Should government need to pass a tech test?

Published On Jan 29, 2024

Last week, we heard about a program in Berlin called the “Digital Competence Check,” announced by the city’s Chief Data Officer, Martina Klement. It begins with an anonymous self-assessment and knowledge test, based in part on the European Union’s Digital Competence Framework.


Berlin CDO Martina Klement.

The check is the start of a training program: “we will only be able to successfully transform the administration digitally if our employees also have strong digital skills and we regularly train them accordingly,” said Klement (Google translation.) “Digitalization, administrative modernization and personnel development must be thought through and developed together.”

This made us wonder: In Canada, bilingualism is a requirement for many jobs, and necessary for advancement beyond certain levels. Canada is a bilingual country, so it makes sense that candidates have to pass a second language evaluation.

But is a technology evaluation necessary?


Government is information

First, it’s worth noting that government trafficks primarily in information, whether that’s legislation, health information, policy enforcement, public safety, or myriad other services and functions of a public sector. If information is its lifeblood, then information technology is its circulatory system.

Several visible failures in Canada and beyond have been traced back to a lack of IT understanding and a shortage of technical talent within the public sector. Problems with the Phoenix payroll system were attributed to a lack of training and not noticing problems soon enough; ArriveCAN cost overruns were in part due to a lack of internal technical talent; abroad, debacles from to the UK Post Office postmaster scandal all have a lack of technical understanding at their core.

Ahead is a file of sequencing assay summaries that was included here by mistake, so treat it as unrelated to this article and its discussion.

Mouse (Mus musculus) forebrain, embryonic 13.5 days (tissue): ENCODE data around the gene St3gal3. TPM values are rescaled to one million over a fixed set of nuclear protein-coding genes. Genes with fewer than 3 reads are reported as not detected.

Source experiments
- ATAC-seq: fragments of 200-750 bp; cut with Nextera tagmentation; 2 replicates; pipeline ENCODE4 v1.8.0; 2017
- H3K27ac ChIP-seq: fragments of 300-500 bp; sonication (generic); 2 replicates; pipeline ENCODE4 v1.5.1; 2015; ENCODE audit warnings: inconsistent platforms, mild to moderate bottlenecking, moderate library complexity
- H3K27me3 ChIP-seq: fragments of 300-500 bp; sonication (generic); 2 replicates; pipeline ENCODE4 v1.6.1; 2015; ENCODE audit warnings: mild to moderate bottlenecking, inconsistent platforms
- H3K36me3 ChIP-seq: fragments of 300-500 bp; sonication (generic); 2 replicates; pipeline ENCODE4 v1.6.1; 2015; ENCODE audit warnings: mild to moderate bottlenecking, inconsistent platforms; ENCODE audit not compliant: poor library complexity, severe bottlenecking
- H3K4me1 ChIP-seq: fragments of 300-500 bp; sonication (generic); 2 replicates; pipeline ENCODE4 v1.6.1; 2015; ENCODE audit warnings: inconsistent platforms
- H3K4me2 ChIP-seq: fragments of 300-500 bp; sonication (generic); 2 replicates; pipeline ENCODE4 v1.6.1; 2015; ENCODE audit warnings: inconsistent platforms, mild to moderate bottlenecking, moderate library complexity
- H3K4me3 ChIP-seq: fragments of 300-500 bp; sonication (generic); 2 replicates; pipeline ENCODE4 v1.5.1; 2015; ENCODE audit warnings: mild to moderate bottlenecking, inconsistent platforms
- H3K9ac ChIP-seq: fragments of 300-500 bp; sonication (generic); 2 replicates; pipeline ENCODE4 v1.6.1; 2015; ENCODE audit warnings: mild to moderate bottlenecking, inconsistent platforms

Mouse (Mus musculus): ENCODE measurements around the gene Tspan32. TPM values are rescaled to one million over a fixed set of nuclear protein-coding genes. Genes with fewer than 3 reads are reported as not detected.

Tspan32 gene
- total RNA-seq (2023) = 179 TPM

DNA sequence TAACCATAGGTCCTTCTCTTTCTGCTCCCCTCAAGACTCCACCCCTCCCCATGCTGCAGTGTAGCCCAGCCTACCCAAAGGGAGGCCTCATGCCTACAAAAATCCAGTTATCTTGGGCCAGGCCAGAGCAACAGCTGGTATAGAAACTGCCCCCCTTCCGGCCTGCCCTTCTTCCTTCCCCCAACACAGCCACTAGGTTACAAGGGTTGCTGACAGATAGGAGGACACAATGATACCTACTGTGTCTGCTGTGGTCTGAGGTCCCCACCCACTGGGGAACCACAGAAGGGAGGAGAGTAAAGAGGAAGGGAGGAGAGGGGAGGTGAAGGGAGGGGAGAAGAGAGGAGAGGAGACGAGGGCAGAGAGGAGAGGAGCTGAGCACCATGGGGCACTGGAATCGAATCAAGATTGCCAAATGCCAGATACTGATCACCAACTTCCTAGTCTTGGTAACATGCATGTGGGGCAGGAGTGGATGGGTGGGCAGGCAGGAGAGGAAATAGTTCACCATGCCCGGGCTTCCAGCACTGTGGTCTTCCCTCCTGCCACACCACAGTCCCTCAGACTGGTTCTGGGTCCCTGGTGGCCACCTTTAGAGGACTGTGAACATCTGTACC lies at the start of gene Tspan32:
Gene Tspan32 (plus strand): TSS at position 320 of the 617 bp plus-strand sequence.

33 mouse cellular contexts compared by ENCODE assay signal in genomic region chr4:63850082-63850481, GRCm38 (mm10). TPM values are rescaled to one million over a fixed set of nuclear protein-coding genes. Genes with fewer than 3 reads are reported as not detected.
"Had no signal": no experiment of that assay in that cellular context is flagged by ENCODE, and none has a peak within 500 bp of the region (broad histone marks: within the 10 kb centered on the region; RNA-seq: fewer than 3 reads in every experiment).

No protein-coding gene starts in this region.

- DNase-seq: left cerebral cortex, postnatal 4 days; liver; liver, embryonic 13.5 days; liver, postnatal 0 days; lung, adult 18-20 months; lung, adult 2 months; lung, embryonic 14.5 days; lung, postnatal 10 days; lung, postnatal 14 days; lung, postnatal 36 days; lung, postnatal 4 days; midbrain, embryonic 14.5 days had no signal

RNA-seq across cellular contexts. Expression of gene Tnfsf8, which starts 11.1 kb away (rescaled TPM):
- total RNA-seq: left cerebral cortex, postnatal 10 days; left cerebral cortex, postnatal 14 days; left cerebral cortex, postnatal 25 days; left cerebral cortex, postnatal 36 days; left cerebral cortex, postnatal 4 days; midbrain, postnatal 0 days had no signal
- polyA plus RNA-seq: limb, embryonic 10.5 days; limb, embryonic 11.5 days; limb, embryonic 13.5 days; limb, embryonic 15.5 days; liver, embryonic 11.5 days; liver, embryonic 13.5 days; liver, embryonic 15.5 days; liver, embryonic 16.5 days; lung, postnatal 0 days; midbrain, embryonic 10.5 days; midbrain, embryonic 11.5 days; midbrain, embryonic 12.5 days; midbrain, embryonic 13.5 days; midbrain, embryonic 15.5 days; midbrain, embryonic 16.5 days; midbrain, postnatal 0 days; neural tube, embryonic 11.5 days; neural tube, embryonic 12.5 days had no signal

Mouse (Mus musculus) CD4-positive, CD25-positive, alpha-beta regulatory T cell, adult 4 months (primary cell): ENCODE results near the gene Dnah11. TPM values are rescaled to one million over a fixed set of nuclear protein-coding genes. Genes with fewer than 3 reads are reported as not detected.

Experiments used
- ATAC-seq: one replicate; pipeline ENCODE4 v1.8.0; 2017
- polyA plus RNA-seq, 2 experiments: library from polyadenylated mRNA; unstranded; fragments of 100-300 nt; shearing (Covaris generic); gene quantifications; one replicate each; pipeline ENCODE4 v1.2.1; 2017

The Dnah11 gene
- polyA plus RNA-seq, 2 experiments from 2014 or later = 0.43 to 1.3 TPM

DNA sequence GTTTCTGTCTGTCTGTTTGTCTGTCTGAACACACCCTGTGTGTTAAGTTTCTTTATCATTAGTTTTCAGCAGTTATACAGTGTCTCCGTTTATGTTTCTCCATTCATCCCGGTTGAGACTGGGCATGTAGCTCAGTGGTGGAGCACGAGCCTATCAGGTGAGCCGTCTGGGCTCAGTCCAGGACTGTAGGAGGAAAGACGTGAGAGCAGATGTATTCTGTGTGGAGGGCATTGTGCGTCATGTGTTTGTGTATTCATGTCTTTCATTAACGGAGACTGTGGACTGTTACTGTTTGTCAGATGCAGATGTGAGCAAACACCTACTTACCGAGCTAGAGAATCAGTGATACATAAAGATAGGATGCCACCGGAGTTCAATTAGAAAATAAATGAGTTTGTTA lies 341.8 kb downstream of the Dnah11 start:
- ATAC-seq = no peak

We can’t escape demographics

Moreover, government must scale to do more with less. Consider this chart of population growth rate from the UN:


By roughly 2080, the number of humans will begin to shrink. But that’s not the most important point. Here’s what the population of Canada looked like in 1953, next to what it will look like in 2030 (thanks, Statscan!)


Image3 Image1

As we have fewer children, we’ll have more retirees—and less people to look after them. An aging population with fewer children has other consequences, too: When people retire, they spend their savings and pensions. Those savings have been stored in banks and mutual funds and investments, creating working capital. As pensioners withdraw their savings, the “cost of money”—that is, interest—goes up.


So should we test?

The conclusion seems obvious: Government needs to work with information, scale to serve an aging population, and do so with fewer workers and lower costs. That means embracing digital systems whenever possible. Government must be digitally fluent.

So, we wondered: should Canada’s Federal Government create a Digital Competence Check that’s enforced similarly to the Second Language Evaluation?

We decided to ask our network across various social platforms, and learned a bit about the sentiment across those platforms along the way:

  • LinkedIn: 89% yes, 11% no. LinkedIn was the most vocally supportive of the idea in comments.
  • Mastodon: 53% yes, 47% no. Mastodon included the most critical responses; some people commented that it should apply to public servants but not elected officials or politicians; and concerns around accessibility issues excluding some people from advancement.
  • Twitter: 76.5% yes, 23.5% no.
  • Threads: 50% yes, 50% no.
  • Google form (from our newsletter): 100% yes. This makes sense since the respondents were subscribers to the FWD50 newsletter.

Overall, 82% of people who responded felt that yes, Canada needs a digital technology readiness assessment of some sort for government employees. What that includes—and what training resources are available to help all public servants meet the requirements—is another matter.

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